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Does divorce create behavior problems in children?

 
 

Behavior Problems

 

The answer to this question might depend on the person you ask. If you ask a parent who is barely surviving, that answer is going to be “no” simply because they can’t see the behavior problems standing in front of them. These parents are in a fog because it is just the best they can do at the moment. When the third grade teacher calls it may almost be more than they can handle. It will be a wake up call.

If you ask schoolteachers many of them will shout “OH YES!”  They see it day in and day out. Many teachers themselves are frustrated with the behavior problem children in their classes. The other frustrating point is when they have to communicate with the parent in the first paragraph. Teachers are sensitive and they know the single parent is hurting. They also realize that if someone doesn’t get control of the child, their learning will be jeopardized.

Church leaders also see more behaviors problems in children of divorce. It is difficult to accommodate these children because many only attend sporadically. However, there are things that can be done whatever environment you are in to accommodate and help these hurting children.

The first thing we need to do is understand why children of divorce exhibit some of these behaviors.

There are many things that can cause behavior problems in kids of divorce

  • Confusion about who is in charge at home – whichever home?
  • Lack of boundaries in one or both homes
  • Warring parents – many children are only mimicking what they are seeing at home
  • Sleep deprivation
  • Nutritional issues
  • Children who are angry and can’t or don’t know how to work through their anger
  • Sad children who don’t have the energy to comply or remember the rules
  • Anxious children who can’t sit still
  • Children who have learned, “If I act bad enough I’ll get sent home”
  • Children who use their behavior as a manipulation and bargaining tool, “If I act bad enough the principal will call my parents and they will have to talk to each other and see what they are doing and they will get back together.”
  • Not knowing – not knowing who is picking them up; where they will sleep tonight and various of other worries
  • Fear of pain
  • Chaotic lifestyle and disorganized life style

Most of these children don’t start out to be behavior problems. Many evolve into behavior problems as they attempt to process the divorce. Other children have had behavior issues for years and they are doing what works for them. Their brains have become wired to misbehave. And for some children they are learning they can control their parent by how they act. It can become a manipulation tool.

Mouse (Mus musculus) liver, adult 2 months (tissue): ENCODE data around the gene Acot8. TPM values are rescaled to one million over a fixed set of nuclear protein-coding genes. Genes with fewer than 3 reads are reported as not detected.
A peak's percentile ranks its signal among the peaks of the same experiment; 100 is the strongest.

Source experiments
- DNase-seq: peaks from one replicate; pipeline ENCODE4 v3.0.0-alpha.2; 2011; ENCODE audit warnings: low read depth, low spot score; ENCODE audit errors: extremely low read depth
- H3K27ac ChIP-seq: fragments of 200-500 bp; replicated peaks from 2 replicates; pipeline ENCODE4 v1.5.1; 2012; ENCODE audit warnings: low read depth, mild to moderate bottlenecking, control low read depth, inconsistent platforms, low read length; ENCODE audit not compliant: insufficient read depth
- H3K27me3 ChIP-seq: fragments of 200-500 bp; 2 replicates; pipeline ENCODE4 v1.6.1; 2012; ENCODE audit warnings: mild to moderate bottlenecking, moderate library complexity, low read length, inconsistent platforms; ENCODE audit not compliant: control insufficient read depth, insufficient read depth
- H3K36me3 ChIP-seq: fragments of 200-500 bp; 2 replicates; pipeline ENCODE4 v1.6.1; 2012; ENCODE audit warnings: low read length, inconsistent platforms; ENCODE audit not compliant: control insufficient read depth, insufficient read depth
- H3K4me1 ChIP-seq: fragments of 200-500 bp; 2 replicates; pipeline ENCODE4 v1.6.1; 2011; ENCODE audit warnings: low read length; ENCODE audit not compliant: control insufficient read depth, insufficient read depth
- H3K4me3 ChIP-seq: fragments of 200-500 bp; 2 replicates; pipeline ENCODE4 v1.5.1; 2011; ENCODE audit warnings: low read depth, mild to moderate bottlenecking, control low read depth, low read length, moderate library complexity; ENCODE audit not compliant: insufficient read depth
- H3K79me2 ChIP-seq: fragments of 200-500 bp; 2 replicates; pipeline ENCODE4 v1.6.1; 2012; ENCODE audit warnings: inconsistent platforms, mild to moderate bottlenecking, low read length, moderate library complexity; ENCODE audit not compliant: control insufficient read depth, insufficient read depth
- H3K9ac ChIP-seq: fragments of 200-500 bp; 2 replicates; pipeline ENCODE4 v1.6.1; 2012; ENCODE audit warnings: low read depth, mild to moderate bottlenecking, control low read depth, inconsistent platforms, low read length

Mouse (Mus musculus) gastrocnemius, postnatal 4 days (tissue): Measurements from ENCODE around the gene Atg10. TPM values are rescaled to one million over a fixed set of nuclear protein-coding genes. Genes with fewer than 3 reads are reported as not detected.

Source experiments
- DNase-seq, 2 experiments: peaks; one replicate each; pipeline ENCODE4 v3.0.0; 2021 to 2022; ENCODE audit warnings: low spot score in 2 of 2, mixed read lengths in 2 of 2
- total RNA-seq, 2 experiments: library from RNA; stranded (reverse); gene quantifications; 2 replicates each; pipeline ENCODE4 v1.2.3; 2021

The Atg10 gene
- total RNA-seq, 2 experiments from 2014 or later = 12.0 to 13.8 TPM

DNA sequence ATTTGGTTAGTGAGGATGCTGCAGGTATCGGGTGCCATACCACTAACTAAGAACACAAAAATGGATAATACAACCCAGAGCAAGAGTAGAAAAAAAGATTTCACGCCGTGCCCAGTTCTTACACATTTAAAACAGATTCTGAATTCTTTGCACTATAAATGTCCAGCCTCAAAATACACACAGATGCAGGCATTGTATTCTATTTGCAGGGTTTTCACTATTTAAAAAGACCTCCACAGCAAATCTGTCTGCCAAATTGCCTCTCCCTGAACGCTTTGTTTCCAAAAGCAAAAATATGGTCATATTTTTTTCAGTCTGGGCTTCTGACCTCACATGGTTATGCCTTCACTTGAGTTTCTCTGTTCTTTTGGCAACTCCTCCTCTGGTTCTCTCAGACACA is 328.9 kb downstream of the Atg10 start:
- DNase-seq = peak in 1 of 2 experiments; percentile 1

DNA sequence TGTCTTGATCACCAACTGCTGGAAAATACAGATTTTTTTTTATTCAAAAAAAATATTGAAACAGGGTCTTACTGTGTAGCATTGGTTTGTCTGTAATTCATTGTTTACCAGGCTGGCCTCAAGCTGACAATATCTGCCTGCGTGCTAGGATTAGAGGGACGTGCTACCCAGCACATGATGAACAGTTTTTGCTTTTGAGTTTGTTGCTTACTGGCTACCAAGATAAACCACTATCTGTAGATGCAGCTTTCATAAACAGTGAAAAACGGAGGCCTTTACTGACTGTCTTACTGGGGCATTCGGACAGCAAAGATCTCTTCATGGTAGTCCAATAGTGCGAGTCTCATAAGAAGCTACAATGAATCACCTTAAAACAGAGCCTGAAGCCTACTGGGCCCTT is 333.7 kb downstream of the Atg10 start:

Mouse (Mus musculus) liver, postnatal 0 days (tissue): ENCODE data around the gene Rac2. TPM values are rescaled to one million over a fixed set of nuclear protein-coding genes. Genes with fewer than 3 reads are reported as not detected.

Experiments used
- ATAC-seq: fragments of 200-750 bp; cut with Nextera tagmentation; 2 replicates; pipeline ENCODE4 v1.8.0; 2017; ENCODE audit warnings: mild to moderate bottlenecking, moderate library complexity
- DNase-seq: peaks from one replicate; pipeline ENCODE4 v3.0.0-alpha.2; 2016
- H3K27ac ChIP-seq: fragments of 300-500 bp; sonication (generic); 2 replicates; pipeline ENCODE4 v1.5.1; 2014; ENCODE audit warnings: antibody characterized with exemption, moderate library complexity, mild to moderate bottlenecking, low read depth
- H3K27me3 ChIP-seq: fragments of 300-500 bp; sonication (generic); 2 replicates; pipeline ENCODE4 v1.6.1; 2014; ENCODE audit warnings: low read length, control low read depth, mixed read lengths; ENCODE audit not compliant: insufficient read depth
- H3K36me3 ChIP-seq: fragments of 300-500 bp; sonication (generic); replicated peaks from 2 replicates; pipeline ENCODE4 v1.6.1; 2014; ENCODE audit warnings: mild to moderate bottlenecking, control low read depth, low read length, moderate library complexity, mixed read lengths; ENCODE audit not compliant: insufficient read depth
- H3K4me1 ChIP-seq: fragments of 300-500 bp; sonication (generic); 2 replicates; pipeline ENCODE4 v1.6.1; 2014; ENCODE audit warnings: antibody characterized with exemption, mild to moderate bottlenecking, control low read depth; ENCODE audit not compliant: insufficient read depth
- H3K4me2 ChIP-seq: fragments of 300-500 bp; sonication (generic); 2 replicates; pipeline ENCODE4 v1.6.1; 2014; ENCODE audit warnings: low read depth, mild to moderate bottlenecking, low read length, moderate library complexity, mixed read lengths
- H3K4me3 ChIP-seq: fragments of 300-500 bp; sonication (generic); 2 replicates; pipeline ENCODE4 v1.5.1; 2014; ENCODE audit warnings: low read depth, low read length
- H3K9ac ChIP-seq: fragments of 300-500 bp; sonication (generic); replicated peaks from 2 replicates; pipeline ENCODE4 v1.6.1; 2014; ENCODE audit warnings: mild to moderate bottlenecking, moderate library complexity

It is important that anyone working with children of divorce understand the issues these kids face. It’s not that we should let them get by with things because they are kids of divorce. Nor should we feel sorry for them or pity them because of their situation.

What they need are

  • Strong Christian men and women who will show them empathy
  • Church leaders who will model acts of kindness toward them
  • Adults who will provide boundaries for them
  • Teachers and church leaders who will use an assertive voice with them
  • Adults who will form relationships with them
  • Adults who will love them and cherish them
  • Loving and safe classrooms
  • People who will step in and mentor and even perhaps become a substitute parent or grandparent until the hurting parent can get things together

As you think about the children in your ministry, target one child in a dysfunctional family situation to pray over, pray for and pray with in regards to helping that child change the direction of his or her behavior. When you help one child change his or her behavior, other kids will notice and the entire group will appreciate the change.

 

DC4K blogs posts are great to use in training children’s leaders and volunteers and they are free.  Subscribe to the DC4K blog here.

Want to learn more about how to start a DivorceCare for Kids group for the hurting children in your community? Click here.

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